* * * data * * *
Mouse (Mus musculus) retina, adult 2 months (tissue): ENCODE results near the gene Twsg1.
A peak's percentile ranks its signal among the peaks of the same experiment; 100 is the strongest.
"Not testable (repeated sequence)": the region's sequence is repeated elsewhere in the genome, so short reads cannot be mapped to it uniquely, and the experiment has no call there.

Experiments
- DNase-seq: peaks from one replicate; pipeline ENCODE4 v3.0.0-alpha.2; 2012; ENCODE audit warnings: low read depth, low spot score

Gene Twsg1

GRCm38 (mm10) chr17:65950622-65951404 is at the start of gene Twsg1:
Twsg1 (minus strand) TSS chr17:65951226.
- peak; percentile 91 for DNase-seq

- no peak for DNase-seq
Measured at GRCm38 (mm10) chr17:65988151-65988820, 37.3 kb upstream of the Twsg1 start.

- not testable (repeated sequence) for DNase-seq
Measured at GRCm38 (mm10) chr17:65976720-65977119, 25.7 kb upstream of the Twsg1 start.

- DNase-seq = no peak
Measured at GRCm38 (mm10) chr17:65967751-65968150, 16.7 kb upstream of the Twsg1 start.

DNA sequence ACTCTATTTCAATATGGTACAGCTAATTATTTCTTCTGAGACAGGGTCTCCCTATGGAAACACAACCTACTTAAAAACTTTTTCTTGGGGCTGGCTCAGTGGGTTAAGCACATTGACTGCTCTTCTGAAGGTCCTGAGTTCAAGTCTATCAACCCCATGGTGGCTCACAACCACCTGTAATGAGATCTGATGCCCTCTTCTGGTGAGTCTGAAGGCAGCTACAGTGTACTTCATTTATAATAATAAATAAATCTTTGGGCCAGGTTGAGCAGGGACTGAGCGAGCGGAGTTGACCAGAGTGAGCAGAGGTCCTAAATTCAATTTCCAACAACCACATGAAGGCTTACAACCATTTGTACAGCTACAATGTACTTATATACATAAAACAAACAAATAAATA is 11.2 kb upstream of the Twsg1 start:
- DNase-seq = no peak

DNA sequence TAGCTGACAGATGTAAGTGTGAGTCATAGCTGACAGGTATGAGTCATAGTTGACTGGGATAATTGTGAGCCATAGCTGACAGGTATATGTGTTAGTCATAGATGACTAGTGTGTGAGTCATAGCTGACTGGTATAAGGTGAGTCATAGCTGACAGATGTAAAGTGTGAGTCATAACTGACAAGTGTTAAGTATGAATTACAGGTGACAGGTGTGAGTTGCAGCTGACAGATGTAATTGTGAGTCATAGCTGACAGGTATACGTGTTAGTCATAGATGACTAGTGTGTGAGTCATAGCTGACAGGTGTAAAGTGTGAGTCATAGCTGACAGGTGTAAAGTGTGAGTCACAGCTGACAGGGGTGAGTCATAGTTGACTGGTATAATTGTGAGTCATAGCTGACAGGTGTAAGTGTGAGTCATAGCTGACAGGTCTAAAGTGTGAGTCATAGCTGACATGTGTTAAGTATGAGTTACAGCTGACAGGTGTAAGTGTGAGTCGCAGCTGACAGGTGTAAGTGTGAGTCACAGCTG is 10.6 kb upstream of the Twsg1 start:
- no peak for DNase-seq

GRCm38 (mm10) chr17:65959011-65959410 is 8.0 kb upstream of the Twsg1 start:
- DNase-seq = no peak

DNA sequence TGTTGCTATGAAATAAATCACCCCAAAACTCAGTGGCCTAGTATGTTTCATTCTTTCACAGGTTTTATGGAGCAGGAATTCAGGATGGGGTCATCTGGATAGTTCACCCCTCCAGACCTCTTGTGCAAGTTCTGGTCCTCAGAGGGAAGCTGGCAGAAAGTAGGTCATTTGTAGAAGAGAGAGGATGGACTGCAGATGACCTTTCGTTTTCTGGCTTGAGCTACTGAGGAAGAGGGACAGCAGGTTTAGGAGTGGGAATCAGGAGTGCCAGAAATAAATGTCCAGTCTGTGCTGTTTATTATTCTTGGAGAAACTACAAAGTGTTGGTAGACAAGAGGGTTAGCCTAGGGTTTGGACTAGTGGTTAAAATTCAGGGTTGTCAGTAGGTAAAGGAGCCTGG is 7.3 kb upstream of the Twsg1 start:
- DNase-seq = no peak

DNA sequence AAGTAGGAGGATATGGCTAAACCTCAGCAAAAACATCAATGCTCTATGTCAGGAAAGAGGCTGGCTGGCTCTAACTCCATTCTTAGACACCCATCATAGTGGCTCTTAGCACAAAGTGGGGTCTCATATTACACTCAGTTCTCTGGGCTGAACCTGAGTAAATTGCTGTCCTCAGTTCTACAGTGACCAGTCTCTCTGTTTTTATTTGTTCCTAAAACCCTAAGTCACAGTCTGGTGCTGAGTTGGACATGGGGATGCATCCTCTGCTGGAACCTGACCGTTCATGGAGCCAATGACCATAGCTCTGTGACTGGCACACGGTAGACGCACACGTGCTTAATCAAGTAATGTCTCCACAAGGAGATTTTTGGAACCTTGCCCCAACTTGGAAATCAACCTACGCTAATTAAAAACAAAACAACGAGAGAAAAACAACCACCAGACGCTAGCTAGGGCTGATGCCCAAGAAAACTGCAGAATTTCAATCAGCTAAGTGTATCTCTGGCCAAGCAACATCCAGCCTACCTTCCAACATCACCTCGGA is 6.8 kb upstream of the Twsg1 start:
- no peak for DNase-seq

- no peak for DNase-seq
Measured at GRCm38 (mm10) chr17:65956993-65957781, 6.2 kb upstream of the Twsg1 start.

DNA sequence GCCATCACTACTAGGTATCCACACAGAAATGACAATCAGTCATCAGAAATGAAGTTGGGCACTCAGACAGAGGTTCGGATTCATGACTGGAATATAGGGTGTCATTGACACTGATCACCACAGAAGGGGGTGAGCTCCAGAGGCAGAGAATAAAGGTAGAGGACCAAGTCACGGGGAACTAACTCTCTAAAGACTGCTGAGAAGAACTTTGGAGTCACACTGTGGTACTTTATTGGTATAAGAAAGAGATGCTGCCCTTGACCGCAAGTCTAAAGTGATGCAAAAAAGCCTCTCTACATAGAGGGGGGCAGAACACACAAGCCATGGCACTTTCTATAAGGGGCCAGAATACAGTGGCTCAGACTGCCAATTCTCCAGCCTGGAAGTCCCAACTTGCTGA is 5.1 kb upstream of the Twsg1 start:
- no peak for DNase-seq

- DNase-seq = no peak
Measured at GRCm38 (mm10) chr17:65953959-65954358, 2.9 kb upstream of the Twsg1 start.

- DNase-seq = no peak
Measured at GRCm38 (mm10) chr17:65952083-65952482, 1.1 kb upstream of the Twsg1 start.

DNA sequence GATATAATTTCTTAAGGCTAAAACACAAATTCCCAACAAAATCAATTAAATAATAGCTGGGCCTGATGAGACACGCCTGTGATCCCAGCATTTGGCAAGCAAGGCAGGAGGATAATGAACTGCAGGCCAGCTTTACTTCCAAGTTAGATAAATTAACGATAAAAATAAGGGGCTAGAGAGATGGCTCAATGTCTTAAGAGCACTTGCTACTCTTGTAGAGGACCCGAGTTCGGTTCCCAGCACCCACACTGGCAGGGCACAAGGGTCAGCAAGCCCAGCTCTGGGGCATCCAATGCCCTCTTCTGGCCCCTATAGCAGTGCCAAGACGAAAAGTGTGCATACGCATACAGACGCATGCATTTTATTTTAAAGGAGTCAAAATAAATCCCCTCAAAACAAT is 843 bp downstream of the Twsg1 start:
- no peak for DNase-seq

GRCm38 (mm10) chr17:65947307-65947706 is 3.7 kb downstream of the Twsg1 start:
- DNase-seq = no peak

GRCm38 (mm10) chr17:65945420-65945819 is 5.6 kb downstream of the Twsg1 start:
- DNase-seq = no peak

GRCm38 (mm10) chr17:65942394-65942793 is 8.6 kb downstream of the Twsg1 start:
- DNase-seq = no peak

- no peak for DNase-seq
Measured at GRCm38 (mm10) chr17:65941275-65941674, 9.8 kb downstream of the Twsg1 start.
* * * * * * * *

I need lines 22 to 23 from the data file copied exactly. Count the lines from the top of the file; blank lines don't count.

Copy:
DNA sequence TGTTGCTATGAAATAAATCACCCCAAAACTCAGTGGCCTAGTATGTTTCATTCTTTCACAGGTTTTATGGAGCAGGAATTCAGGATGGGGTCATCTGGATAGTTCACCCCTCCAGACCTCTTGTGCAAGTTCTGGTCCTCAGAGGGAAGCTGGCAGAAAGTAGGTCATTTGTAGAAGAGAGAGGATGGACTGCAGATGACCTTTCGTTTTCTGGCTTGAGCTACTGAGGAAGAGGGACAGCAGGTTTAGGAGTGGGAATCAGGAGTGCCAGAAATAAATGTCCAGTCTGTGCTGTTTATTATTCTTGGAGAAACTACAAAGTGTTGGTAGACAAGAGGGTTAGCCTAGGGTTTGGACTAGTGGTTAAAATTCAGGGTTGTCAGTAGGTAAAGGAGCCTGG is 7.3 kb upstream of the Twsg1 start:
- DNase-seq = no peak